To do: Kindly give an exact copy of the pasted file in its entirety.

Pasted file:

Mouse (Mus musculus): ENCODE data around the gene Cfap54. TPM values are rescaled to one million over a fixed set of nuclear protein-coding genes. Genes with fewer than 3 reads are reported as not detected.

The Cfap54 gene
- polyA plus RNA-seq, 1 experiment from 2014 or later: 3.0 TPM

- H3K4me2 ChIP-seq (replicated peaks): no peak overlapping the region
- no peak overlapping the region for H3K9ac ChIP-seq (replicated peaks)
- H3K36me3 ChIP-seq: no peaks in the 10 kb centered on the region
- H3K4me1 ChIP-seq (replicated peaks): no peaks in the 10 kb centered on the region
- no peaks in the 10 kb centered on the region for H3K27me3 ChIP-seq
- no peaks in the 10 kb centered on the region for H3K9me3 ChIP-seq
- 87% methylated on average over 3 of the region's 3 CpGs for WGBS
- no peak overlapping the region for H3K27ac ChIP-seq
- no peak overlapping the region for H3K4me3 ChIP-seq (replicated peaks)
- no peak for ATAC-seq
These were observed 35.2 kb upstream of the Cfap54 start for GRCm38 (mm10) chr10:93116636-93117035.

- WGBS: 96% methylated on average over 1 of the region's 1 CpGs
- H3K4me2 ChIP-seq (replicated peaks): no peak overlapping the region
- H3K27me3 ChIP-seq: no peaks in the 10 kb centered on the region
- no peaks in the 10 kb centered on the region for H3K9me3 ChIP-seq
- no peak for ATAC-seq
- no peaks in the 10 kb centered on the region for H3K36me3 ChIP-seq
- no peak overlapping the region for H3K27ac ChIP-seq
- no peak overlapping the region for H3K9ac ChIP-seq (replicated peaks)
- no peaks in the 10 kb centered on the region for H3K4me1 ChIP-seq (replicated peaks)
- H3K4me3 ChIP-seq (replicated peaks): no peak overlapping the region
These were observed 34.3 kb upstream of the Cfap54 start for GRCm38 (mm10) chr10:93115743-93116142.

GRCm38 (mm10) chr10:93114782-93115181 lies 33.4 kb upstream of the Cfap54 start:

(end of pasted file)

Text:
Mouse (Mus musculus): ENCODE data around the gene Cfap54. TPM values are rescaled to one million over a fixed set of nuclear protein-coding genes. Genes with fewer than 3 reads are reported as not detected.

The Cfap54 gene
- polyA plus RNA-seq, 1 experiment from 2014 or later: 3.0 TPM

- H3K4me2 ChIP-seq (replicated peaks): no peak overlapping the region
- no peak overlapping the region for H3K9ac ChIP-seq (replicated peaks)
- H3K36me3 ChIP-seq: no peaks in the 10 kb centered on the region
- H3K4me1 ChIP-seq (replicated peaks): no peaks in the 10 kb centered on the region
- no peaks in the 10 kb centered on the region for H3K27me3 ChIP-seq
- no peaks in the 10 kb centered on the region for H3K9me3 ChIP-seq
- 87% methylated on average over 3 of the region's 3 CpGs for WGBS
- no peak overlapping the region for H3K27ac ChIP-seq
- no peak overlapping the region for H3K4me3 ChIP-seq (replicated peaks)
- no peak for ATAC-seq
These were observed 35.2 kb upstream of the Cfap54 start for GRCm38 (mm10) chr10:93116636-93117035.

- WGBS: 96% methylated on average over 1 of the region's 1 CpGs
- H3K4me2 ChIP-seq (replicated peaks): no peak overlapping the region
- H3K27me3 ChIP-seq: no peaks in the 10 kb centered on the region
- no peaks in the 10 kb centered on the region for H3K9me3 ChIP-seq
- no peak for ATAC-seq
- no peaks in the 10 kb centered on the region for H3K36me3 ChIP-seq
- no peak overlapping the region for H3K27ac ChIP-seq
- no peak overlapping the region for H3K9ac ChIP-seq (replicated peaks)
- no peaks in the 10 kb centered on the region for H3K4me1 ChIP-seq (replicated peaks)
- H3K4me3 ChIP-seq (replicated peaks): no peak overlapping the region
These were observed 34.3 kb upstream of the Cfap54 start for GRCm38 (mm10) chr10:93115743-93116142.

GRCm38 (mm10) chr10:93114782-93115181 lies 33.4 kb upstream of the Cfap54 start: